The Duke of Sussex, Prince Harry, has claimed he killed 25 people while serving as an Apache helicopter pilot in Afghanistan.
In his autobiography Spare, Harry stated that he did not regard them as “humans,” but rather as “chess pieces” that had been removed from the board.
Harry said that flying six missions during his second tour of duty on the front lines resulted in “the taking of human lives,” of which he was neither proud nor ashamed.
He described Taliban fighters as “baddies” who were being removed before they could kill “goodies” in his description of watching a video of each “kill” when he returned to base.
Meanwhile, the Taliban administration has condemned Harry for admitting to killing 25 people while serving in the military in Afghanistan.
“We checked and found that the days on which Prince Harry is mentioning the killing of 25 mujaheddin, we did not have any casualties in Helmand,” Taliban leader Anas Haqqani told Al Jazeera on Friday. “It is clear that civilians and ordinary people were targeted.”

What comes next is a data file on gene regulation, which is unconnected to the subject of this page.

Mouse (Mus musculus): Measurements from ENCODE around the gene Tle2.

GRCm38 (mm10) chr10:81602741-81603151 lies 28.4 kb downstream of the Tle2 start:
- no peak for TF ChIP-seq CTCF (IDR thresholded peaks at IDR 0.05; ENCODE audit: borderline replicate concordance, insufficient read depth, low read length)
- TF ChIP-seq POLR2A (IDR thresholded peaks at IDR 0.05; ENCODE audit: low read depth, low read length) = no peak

“This story is a part of the many war crimes of the 20 years of Western military presence in Afghanistan,” he said. “It is not the whole picture of the crimes committed by them.”
The Taliban leader earlier accused the British royal of committing “war crimes”.
“Mr Harry! The ones you killed were not chess pieces, they were humans,” Haqqani tweeted, referring to Prince Harry’s description that eliminating people who he said were “enemy combatants” was like removing “chess pieces” from a board.
Some British security and military leaders have also criticised Harry over the statement.
Former UK national security adviser Kim Darroch, who served as the country’s ambassador to the US from 2016 to 2019, told Sky News that he would have counselled Harry to hold back on his comments.
Colonel Richard Kemp, a retired British army officer, told the same network that Harry’s statements “tarnished” his reputation and “unjustly” portrayed the British Army negatively.
“His suggestion that he killed 25 people will have re-incited those people who wish him harm,” Kemp said.
“The other problem I found with his comments was that he characterized the British Army basically as having trained him and other soldiers to see his enemy as less than human, just as chess pieces on a board to be swiped off, which is not the case. It’s the opposite of the case,” he added.
Prince Harry spent ten years in the British Army. He served in Afghanistan twice, once from 2007 to 2008 and again from 2012 to 2013. In 2011, he was promoted to captain and qualified as an Apache Aircraft commander. Captain Harry Wales, as he was known in the military, retired in 2015.
Via: Muslim Mirror